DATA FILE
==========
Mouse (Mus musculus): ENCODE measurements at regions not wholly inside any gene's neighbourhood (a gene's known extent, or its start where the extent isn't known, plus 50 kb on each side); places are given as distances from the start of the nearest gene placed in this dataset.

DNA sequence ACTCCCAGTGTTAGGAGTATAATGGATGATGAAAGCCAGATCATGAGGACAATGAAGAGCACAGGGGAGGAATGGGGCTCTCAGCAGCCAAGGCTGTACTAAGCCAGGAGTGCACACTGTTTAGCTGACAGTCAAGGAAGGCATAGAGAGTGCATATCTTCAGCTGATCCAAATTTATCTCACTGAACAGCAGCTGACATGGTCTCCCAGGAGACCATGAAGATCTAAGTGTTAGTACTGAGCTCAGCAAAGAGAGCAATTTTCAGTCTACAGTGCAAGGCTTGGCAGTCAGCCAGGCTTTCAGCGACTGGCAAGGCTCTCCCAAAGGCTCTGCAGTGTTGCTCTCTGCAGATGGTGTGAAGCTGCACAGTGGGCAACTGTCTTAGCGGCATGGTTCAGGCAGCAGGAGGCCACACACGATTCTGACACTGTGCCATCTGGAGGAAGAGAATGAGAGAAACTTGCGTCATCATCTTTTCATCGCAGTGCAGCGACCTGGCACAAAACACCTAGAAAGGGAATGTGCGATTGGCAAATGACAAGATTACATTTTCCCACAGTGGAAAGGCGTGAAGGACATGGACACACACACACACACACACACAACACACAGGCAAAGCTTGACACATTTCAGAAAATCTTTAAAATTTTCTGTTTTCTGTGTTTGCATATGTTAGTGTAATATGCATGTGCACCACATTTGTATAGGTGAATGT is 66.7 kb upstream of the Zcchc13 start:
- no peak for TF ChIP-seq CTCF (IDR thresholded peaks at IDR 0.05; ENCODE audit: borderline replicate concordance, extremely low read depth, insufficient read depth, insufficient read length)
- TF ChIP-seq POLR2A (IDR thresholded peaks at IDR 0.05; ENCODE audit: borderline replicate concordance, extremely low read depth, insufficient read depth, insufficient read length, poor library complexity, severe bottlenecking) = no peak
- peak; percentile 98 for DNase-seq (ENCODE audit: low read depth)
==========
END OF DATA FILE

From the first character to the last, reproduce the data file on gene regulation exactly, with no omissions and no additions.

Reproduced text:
Mouse (Mus musculus): ENCODE measurements at regions not wholly inside any gene's neighbourhood (a gene's known extent, or its start where the extent isn't known, plus 50 kb on each side); places are given as distances from the start of the nearest gene placed in this dataset.

DNA sequence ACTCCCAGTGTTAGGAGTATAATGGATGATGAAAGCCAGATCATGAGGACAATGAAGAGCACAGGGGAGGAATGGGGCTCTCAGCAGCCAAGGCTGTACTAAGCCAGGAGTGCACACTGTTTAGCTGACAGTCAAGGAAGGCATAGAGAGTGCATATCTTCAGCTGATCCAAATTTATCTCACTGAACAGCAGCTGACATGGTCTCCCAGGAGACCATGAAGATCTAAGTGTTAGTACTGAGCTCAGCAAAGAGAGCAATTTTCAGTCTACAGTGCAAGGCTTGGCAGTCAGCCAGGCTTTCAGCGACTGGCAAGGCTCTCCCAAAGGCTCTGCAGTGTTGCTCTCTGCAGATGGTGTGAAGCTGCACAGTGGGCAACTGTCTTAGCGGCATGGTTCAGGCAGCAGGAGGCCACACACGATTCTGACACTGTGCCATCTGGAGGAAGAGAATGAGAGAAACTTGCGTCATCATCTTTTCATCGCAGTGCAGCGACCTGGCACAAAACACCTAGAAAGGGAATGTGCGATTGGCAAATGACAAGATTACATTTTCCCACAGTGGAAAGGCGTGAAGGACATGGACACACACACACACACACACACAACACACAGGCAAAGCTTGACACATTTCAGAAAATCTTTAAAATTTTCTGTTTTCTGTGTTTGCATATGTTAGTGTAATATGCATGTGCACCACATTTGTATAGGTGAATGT is 66.7 kb upstream of the Zcchc13 start:
- no peak for TF ChIP-seq CTCF (IDR thresholded peaks at IDR 0.05; ENCODE audit: borderline replicate concordance, extremely low read depth, insufficient read depth, insufficient read length)
- TF ChIP-seq POLR2A (IDR thresholded peaks at IDR 0.05; ENCODE audit: borderline replicate concordance, extremely low read depth, insufficient read depth, insufficient read length, poor library complexity, severe bottlenecking) = no peak
- peak; percentile 98 for DNase-seq (ENCODE audit: low read depth)